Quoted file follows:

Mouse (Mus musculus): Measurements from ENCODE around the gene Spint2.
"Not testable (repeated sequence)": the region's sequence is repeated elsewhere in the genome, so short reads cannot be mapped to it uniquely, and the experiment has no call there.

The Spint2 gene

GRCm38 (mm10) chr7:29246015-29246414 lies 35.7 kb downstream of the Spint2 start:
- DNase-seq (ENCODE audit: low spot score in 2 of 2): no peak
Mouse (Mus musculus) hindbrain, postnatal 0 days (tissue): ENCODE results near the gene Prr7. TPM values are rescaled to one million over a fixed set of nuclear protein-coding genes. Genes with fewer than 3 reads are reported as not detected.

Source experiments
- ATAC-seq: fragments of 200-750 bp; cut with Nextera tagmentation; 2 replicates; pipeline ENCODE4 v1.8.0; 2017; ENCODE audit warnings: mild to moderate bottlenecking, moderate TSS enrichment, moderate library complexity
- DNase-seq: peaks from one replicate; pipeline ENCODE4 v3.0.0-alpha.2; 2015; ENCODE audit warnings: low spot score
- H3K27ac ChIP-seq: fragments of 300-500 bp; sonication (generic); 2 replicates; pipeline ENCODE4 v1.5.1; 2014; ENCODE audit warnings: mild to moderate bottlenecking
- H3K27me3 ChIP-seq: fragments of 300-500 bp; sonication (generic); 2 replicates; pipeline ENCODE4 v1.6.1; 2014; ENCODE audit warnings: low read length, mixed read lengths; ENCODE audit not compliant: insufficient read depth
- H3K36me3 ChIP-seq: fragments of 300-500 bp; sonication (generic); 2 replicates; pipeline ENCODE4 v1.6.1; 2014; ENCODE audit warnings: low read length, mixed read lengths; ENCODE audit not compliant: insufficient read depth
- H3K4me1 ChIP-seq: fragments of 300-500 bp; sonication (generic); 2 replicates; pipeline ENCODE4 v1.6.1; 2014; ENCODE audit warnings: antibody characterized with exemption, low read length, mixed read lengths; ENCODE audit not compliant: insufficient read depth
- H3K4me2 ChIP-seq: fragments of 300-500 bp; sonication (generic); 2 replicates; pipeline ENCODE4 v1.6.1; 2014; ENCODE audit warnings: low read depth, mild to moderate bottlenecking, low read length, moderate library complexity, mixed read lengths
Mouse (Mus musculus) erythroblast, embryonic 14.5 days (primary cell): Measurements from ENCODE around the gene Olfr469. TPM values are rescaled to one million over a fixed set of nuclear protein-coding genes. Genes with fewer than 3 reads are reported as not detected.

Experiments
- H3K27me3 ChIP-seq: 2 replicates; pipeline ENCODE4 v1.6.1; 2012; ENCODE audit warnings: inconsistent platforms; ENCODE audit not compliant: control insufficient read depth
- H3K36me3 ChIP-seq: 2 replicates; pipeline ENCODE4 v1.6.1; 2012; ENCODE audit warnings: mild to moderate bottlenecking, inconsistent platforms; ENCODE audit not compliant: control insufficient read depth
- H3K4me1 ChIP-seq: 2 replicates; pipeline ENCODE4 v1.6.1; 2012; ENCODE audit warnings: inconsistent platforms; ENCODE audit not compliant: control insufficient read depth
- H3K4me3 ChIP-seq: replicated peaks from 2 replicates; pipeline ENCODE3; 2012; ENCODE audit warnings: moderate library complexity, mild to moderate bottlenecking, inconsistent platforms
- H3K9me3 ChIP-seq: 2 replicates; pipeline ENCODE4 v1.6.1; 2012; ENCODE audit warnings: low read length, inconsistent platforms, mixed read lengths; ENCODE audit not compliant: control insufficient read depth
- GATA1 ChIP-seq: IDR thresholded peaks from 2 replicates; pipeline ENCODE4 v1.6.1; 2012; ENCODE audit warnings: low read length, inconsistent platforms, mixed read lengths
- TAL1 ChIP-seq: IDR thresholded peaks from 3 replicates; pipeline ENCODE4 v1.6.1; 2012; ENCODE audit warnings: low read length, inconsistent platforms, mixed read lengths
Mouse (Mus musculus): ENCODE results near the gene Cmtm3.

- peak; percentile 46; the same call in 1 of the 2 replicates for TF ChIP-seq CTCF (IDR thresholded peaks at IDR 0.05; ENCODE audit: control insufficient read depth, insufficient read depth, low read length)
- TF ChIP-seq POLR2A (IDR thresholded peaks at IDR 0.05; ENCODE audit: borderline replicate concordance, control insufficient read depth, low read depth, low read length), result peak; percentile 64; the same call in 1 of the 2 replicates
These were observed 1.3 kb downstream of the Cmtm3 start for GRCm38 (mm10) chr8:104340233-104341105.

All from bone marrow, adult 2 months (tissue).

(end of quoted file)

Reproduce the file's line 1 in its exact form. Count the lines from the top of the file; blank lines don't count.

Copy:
Mouse (Mus musculus): Measurements from ENCODE around the gene Spint2.